Google Doodle marked the importance of the spectacular meteor shower which happens every year this Thursday. The rare occurrence will happen again on 13th December night. The Geminid will appear again as it has done in the past. It is brought to earth by the Phaethon asteroid which is a satellite discovered more than three and a half decades ago. The asteroid got its name from the Greek Apollo’s son. It follows 3200 Phaethon’s orbit and it comes closer to the earth’s atmosphere than that of the mercury. The yellowish light rays seen from the meteors have only become brighter over the years since 1800.
‘Rock comet’ came close to the earth, being only 6.4 miles away, in 2017. On the same year, the supermoon phenomenon drew people’s attention which made it difficult to realize the astrological significance of the rock comet. If the atmosphere remains clear, this can be another year to catch the Geminide’s show. The meteors get its name from Gemini which is believed to be the group where it belongs.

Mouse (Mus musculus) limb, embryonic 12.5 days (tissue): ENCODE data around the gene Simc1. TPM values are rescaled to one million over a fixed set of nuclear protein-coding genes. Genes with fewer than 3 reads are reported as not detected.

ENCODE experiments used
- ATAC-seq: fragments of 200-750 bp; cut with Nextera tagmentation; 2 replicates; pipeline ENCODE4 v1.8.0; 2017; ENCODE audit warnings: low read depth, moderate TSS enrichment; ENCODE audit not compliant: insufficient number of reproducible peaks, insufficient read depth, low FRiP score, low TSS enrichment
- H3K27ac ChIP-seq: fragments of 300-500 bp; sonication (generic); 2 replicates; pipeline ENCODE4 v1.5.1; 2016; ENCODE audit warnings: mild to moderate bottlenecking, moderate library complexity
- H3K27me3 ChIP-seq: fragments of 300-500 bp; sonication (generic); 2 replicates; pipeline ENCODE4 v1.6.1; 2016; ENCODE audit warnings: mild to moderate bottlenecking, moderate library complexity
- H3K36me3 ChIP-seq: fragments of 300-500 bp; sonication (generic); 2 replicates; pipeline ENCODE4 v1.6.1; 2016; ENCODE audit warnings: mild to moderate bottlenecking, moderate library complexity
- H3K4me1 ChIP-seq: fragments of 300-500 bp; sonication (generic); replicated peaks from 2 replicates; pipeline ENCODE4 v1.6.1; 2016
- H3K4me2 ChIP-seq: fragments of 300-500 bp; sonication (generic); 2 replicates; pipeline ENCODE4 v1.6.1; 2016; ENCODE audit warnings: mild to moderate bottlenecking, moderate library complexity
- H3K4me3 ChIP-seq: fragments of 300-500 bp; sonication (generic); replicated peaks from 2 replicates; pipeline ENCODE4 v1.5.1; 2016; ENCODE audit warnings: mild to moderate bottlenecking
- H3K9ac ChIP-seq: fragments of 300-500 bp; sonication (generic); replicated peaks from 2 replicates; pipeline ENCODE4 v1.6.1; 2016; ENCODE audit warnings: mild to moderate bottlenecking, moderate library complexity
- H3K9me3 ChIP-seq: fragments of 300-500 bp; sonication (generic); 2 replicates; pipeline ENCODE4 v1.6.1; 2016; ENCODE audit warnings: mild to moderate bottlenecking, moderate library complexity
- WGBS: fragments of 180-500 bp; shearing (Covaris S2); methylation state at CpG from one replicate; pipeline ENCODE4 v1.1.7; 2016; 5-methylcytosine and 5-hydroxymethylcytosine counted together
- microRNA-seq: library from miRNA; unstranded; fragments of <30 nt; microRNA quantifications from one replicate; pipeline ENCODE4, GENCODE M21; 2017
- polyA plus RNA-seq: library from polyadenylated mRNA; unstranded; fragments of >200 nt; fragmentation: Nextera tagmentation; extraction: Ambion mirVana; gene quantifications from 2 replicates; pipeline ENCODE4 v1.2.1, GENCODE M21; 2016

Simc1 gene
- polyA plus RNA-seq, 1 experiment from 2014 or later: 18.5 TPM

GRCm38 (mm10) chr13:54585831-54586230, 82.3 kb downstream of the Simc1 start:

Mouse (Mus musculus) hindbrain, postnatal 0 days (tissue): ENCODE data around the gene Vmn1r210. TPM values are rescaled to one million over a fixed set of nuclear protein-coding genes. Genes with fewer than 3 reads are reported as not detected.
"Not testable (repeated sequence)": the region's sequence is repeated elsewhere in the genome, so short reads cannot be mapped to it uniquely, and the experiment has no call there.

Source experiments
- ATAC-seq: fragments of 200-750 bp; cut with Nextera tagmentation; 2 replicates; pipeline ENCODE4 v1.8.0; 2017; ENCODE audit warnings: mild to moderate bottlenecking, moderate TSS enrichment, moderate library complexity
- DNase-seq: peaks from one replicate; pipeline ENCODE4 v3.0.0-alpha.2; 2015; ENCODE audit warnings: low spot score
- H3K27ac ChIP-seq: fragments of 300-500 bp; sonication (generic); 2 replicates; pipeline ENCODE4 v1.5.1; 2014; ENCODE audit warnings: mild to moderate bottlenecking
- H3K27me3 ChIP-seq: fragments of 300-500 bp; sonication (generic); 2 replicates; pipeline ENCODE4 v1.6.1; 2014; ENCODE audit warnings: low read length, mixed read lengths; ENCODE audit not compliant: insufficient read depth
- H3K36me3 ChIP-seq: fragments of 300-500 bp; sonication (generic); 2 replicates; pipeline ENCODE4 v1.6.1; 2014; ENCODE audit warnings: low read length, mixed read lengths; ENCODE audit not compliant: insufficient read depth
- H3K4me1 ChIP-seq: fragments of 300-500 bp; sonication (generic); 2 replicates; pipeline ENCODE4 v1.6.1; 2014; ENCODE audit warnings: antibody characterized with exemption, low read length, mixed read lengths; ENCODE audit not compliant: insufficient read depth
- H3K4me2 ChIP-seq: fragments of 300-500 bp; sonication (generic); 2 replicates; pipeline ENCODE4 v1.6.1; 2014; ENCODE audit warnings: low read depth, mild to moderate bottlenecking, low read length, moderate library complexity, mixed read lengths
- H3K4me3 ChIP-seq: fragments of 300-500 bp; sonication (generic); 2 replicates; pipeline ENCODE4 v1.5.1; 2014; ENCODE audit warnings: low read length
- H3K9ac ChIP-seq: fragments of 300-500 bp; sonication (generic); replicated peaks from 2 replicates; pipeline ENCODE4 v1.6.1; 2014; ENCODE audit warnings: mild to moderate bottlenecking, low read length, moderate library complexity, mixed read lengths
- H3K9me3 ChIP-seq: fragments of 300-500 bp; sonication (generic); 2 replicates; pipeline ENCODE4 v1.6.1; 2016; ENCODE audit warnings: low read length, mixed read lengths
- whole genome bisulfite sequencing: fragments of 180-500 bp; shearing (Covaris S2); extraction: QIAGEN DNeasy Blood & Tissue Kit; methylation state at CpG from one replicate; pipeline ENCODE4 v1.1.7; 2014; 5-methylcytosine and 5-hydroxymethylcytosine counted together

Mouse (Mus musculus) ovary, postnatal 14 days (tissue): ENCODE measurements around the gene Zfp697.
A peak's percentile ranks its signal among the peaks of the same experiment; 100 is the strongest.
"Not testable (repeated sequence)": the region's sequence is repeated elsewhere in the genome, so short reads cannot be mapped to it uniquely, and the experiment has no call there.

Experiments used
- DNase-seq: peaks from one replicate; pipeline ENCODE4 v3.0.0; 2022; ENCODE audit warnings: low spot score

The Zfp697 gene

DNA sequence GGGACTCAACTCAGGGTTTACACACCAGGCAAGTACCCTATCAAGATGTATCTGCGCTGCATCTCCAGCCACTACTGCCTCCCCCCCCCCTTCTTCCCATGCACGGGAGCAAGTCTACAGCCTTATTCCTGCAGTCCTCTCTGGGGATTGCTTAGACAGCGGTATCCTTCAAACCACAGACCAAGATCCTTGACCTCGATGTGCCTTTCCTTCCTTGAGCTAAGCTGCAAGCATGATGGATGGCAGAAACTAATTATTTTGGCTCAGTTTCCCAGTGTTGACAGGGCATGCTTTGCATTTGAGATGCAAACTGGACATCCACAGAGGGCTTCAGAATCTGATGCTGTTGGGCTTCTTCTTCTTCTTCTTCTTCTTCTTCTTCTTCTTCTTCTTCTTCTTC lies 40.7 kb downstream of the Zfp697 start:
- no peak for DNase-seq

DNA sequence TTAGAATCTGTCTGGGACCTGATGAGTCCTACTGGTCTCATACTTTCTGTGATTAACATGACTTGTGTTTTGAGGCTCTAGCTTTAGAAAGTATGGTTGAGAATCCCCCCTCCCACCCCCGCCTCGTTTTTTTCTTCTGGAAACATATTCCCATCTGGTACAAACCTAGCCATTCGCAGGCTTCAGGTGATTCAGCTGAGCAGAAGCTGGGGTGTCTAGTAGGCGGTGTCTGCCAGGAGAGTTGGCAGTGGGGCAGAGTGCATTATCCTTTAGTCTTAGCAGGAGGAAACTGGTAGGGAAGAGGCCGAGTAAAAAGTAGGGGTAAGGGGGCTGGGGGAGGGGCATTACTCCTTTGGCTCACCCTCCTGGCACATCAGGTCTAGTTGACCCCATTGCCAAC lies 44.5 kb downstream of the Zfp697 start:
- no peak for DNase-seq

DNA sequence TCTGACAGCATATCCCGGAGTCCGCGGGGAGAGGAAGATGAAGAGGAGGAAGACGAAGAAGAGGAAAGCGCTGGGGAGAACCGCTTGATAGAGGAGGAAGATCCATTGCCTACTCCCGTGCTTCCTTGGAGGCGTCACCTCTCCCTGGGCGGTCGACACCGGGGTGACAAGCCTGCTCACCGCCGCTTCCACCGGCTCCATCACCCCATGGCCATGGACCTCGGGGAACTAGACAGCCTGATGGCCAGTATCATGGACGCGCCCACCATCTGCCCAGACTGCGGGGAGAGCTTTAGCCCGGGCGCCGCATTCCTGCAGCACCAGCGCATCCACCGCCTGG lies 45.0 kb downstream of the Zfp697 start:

You don’t need a telescope or binoculars to watch the Geminid meteors show tonight. The debris from Phaethon’s orbit will be visible as from 9 pm and becoming more towards midnight with as many as 120 meteors passing per hour. The comic dust may come from the collision with another flying object but this poses no danger to earth’s inhabitants as Geminids always disintegrate in the atmosphere before landing on the earth surface.
You can watch the video of Geminid Meteor Shower from here:
Tonight’s Google Doodle will follow the Geminids orbit as it passes through the atmosphere and lighting up the sky at the same time. As it approaches the sun through the Phaethon’s orbit, the heat from the sun causes it to crack and leaves behind a trail of loose particles along its orbital path. Earth’s orbit takes us to a trail of 3200 Phaethon and its particles get into the earth’s atmosphere at a speed of 79,000 miles (127,000 km) per hour every December. Once it has passed through the earth, where the Geminids originate is termed as the constellation Gemini.
To catch the whole show and have the best experience, you need to get as far away as possible from the street lights and face southwards. Also, remember to dress warmly as it might be cold out there tonight. Enjoy the best of the show!